Rishi Sunak has delayed some of the UK’s key net zero targets – a look back at history may explain why.
R ishi Sunak has delivered a speech in which he announced delays to key net zero targets, including postponing the ban on the sale of new petrol and diesel cars until 2035. It is a remarkable event given that the UK Conservative party has at least paid lip service to environmental concerns for the last 50 years, at times even outflanking Labour.
Several Conservative MPs have expressed their frustration and disappointment with the announcement. Chris Skidmore, a Conservative MP and former minister who produced a report on net zero for Sunak this year, has gone on record stating:
“We will look back on this moment as Sunak’s slow-motion car crash.”
Those with their finger on the pulse and the polls are already commenting on whether Sunak’s announcement will achieve the desired results, at least at the ballot box. Others will be looking at this latest manifestation of anti-net zero populism.
And some will be pondering whether this marks a “policy reversal” for the UK Climate Change Act, the 2008 law that set a target to cut greenhouse gas emissions 80% by 2050 and created the government’s independent advice-giving watchdog, the Committee on Climate Change.
Given that the Conservatives vehemently supported the creation of that Climate Change Act, Sunak’s backtracking needs explaining.
Is it because he doesn’t care about environmental issues? Is he captive to the “net zero scrutiny group” of MPs that have long loathed – and campaigned against – green commitments? Or is he harking back to historical instances in the US and Australia where conservative parties incited cultural conflicts, often to their electoral advantage? (There’s even a word for that: “rage-farming”.)
PMP XTRA | What is Rage-Farming?
The tactic of intentionally provoking political opponents, typically by posting inflammatory content on social media, in order to elicit angry responses and thus high engagement or widespread exposure for the original poster.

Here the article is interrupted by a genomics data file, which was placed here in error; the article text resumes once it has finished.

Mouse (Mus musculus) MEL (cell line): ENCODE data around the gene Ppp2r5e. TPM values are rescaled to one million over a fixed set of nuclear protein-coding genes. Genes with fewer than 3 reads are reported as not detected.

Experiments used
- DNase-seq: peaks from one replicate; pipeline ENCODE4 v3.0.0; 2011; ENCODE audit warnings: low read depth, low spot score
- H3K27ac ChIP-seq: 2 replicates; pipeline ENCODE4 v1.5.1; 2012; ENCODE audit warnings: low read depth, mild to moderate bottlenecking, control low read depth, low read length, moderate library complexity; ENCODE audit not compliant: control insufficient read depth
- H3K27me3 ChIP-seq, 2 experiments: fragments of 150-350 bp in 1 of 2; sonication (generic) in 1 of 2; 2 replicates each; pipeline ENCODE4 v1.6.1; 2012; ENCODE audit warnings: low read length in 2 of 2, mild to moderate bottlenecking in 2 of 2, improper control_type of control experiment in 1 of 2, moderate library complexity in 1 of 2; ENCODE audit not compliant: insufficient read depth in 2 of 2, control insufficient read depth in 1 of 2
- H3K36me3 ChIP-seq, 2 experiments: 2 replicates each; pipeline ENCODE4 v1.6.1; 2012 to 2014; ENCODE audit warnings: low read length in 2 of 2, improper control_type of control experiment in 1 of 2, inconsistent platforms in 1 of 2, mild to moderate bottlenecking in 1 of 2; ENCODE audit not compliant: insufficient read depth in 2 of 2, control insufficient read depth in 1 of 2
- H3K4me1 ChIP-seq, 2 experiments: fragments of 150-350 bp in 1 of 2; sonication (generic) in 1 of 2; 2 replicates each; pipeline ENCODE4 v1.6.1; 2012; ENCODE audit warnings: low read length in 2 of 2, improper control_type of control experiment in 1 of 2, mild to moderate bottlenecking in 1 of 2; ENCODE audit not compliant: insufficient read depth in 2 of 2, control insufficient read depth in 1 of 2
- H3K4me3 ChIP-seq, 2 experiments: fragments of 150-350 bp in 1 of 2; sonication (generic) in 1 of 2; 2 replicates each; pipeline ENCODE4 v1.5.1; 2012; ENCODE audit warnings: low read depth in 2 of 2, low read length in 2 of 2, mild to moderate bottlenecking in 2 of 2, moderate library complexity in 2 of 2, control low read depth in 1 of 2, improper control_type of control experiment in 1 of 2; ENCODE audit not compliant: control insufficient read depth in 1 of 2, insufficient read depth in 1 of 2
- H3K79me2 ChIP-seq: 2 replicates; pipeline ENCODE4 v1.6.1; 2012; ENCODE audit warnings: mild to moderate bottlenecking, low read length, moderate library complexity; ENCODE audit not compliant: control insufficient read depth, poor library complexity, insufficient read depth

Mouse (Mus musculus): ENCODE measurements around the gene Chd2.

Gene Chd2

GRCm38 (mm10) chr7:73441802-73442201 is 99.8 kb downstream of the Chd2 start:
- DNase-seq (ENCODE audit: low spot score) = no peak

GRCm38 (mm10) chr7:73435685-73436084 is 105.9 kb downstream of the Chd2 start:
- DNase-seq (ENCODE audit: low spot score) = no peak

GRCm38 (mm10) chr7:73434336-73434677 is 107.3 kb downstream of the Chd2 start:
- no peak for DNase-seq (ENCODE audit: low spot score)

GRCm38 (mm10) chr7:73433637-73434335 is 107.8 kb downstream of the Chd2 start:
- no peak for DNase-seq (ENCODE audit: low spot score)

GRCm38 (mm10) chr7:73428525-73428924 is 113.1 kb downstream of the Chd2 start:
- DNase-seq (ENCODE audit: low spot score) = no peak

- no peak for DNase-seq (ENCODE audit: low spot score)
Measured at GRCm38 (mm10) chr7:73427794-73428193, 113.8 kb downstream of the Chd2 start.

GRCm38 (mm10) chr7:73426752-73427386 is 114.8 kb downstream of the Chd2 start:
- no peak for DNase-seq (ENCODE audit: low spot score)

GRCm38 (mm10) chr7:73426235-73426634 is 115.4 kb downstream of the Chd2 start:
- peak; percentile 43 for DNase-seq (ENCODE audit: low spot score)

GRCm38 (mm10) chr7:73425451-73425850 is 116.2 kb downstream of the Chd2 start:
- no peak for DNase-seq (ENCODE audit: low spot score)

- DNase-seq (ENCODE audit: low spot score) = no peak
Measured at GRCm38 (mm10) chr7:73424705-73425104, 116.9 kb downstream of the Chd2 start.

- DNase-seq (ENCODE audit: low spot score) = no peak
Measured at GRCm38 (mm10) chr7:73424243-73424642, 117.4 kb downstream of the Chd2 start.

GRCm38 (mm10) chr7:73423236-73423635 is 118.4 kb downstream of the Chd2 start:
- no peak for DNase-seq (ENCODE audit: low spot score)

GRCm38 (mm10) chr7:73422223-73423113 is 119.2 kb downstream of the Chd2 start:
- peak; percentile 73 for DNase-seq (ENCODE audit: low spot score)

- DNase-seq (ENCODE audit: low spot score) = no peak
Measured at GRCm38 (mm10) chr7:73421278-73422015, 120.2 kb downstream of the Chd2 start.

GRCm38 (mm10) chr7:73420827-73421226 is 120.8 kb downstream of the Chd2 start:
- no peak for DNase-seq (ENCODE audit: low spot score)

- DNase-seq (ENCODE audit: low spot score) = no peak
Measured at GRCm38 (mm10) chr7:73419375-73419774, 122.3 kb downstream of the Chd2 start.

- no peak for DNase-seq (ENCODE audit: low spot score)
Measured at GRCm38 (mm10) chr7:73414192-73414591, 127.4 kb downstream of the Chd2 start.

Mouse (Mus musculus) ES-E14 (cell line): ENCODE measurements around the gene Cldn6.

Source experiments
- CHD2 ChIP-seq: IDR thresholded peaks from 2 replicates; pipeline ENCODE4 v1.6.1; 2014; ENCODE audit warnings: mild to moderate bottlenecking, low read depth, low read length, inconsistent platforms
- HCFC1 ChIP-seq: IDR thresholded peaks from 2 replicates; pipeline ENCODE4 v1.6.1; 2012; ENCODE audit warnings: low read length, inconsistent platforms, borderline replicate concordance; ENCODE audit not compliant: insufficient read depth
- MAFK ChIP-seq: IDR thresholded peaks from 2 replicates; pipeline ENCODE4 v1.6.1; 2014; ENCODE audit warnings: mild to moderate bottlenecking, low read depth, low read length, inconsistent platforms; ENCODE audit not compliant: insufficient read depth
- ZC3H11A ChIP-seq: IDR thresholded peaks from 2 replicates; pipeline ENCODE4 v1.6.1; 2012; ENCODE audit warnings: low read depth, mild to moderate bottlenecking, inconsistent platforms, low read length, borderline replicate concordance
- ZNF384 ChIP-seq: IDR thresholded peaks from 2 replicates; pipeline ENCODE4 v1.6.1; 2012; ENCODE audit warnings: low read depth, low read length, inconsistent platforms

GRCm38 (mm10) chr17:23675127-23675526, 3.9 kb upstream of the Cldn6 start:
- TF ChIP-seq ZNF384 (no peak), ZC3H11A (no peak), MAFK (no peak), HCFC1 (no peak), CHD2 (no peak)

Coined by John Scott-Railton, U.S. investigative reporter (born 1983), who used it (in the form rage farmed) in a Twitter post (2022).
Dropping green pledges
Despite conservative politicians’ pledges for environmental protection, in office, they’ve usually displayed less of an appetite for action.
While on the campaign trail in 1988, George Bush Senior said that those who were worried about the greenhouse effect (as climate change was then known) were forgetting about the “White House effect”. The implication was that he would use the power of his presidency to drive climate action once elected.
But, when in office, Bush dragged his heels both domestically and internationally. He only agreed to go to the June 1992 UN Conference on Environment and Development (also called the Earth Summit) in Rio after all mention of targets and timetables for emissions reductions for rich nations were removed from the treaty text.
In the final weeks of the 1992 presidential election campaign, Bush also tried to paint his opponents Bill Clinton and Al Gore as green extremists over the issue of protection for the spotted owl in California. This effort appeared to have some impact on the polls but was insufficient to win him the election.
President George W. Bush (left) and Former President George H. W Bush (right) in the Oval Office.